Cheney to GOP: Choose Trump or the Constitution
Anti-Trump Republican Liz Cheney wants to purge her party of Donald Trump, accusing her fellow conservative lawmakers of “trying to enable the former president.” Republican voters, however, still favor Trump in massive numbers.
One of the strongest anti-Trump voices in the Republican party, Congresswoman Liz Cheney (R-Wyoming), marked the upcoming anniversary of the Capitol Hill riot by talking to multiple cable news networks to call for Trump to be excommunicated from the party.
Cheney also implored the GOP to keep the Democrat-run January 6 Committee – derided by both Trump and Republican leadership as a “sham” – operational should they retake control of the House in November.
“We as Republicans have a choice to make … we can either be loyal to Donald Trump or be loyal to the Constitution,” she told CBS News on Sunday. “We cannot be both. And right now there are far too many Republicans who are trying to enable the former president, embrace the former president, look the other way and hope that the former president goes away, trying to obstruct the activities of this committee, but we won’t be deterred.”
On CBS, Cheney says the Republican Party must choose between being loyal to Donald Trump or the Constitution, "but we cannot be both.""Right now there are far too many Republicans who are trying to enable the former president, embrace the former president," she adds. pic.twitter.com/R8Txv5U3Yd— Aaron Rupar (@atrupar) January 2, 2022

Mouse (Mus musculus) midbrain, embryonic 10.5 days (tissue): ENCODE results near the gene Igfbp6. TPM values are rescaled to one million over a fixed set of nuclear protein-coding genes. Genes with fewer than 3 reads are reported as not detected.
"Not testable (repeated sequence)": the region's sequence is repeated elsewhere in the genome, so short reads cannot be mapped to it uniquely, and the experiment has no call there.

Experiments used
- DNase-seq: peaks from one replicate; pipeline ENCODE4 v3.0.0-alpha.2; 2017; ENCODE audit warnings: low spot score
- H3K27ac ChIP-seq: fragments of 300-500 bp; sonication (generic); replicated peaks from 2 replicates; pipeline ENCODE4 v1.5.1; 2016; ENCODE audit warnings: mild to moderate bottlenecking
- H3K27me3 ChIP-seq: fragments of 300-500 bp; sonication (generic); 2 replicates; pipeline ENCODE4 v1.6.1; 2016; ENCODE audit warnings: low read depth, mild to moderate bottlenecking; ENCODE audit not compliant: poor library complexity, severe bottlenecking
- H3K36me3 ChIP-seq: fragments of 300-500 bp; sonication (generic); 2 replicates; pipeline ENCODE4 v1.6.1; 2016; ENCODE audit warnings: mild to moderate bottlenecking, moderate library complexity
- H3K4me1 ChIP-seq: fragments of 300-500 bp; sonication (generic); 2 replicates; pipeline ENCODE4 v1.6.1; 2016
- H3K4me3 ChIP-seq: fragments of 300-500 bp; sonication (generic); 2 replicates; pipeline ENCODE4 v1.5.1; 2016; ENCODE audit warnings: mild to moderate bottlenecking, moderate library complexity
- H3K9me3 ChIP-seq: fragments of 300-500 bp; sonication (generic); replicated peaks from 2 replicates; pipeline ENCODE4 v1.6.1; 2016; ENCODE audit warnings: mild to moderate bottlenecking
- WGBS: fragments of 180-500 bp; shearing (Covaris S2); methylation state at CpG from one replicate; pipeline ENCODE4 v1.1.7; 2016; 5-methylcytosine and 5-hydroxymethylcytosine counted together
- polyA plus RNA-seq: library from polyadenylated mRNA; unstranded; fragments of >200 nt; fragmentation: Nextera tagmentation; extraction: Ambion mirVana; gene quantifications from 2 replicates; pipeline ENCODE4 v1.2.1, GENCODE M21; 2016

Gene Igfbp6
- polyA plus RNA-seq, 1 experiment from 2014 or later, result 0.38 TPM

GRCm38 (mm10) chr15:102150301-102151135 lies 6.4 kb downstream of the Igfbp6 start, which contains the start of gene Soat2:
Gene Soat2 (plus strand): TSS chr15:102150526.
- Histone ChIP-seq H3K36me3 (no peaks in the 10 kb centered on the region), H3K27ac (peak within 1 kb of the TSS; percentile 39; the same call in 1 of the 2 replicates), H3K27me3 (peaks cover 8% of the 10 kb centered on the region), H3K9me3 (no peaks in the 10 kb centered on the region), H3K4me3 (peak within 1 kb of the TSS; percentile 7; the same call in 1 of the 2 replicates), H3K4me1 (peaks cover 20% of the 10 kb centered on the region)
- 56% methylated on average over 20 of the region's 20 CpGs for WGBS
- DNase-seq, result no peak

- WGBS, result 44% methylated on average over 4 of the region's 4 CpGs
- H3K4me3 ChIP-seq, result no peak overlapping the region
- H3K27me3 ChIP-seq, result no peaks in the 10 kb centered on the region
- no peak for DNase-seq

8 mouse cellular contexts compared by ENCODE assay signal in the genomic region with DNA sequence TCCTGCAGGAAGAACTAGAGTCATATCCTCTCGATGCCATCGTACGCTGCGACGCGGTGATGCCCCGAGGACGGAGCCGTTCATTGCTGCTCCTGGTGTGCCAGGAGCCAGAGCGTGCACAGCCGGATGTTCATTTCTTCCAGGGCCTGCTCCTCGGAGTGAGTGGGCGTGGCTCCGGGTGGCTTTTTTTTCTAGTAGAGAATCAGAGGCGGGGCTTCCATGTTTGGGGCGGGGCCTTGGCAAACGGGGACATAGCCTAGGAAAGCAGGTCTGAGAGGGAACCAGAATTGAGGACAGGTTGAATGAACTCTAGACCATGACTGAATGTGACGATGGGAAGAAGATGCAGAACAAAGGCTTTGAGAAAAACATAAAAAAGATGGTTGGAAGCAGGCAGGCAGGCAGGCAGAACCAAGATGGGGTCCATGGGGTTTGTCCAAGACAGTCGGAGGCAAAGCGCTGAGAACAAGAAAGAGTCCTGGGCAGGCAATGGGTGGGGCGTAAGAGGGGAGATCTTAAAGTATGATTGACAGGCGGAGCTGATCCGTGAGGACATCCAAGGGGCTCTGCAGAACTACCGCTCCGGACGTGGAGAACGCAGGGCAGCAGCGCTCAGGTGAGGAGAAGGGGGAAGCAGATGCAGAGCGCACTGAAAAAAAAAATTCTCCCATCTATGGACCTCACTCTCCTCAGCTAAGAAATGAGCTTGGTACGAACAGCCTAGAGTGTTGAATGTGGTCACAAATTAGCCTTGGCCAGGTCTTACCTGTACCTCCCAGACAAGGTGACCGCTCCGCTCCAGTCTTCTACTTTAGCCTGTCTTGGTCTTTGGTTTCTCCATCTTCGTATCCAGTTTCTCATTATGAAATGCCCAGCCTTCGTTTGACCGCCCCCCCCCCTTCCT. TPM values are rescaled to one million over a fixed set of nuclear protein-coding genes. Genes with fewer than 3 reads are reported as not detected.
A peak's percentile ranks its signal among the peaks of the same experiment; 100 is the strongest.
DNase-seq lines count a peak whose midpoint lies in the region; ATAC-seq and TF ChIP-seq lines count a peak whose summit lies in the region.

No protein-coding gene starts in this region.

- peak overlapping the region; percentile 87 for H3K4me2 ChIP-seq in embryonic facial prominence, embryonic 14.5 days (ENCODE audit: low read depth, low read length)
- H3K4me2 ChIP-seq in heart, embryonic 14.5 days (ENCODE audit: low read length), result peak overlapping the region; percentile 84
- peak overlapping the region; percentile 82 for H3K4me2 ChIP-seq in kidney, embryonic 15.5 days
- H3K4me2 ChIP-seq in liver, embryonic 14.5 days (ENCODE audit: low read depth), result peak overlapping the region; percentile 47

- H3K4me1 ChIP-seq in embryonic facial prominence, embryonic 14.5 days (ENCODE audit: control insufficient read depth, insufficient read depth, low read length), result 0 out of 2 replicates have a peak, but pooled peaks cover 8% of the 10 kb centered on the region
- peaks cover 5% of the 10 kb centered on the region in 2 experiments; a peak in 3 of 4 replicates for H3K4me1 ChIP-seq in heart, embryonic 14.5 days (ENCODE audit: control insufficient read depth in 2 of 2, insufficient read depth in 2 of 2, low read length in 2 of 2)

Speaking to both CBS and ABC News on Sunday, Cheney called Trump “clearly unfit for future office” and told both networks that the former president “can never be anywhere near the Oval Office ever again.”
Cheney has frequently and publicly castigated Trump since before the 2020 election, and her open opposition to the former President saw House Republicans vote in May to oust her from her leadership position, and the Wyoming Republican Party to vote in November to no longer recognize her as a member. Trump has also hit back at Cheney on numerous occasions, calling the congresswoman “a warmongering fool who has no business in Republican Party leadership” and slamming her for supporting the “Democrat Impeachment Hoax.”
Despite being criticized from within his own party and banned from social media, Trump remains wildly popular among conservative voters. A Reuters poll published at the end of December found that more than half of Republicans (54%) said that they would support Trump if he ran for office again in 2024, with Florida Governor Ron DeSantis coming in a distant second at 11%, and no other candidate scoring above single digits.
Trump has repeatedly hinted at another run for the presidency, and said in November that he will “probably” wait until after this year’s midterm elections to announce his candidacy.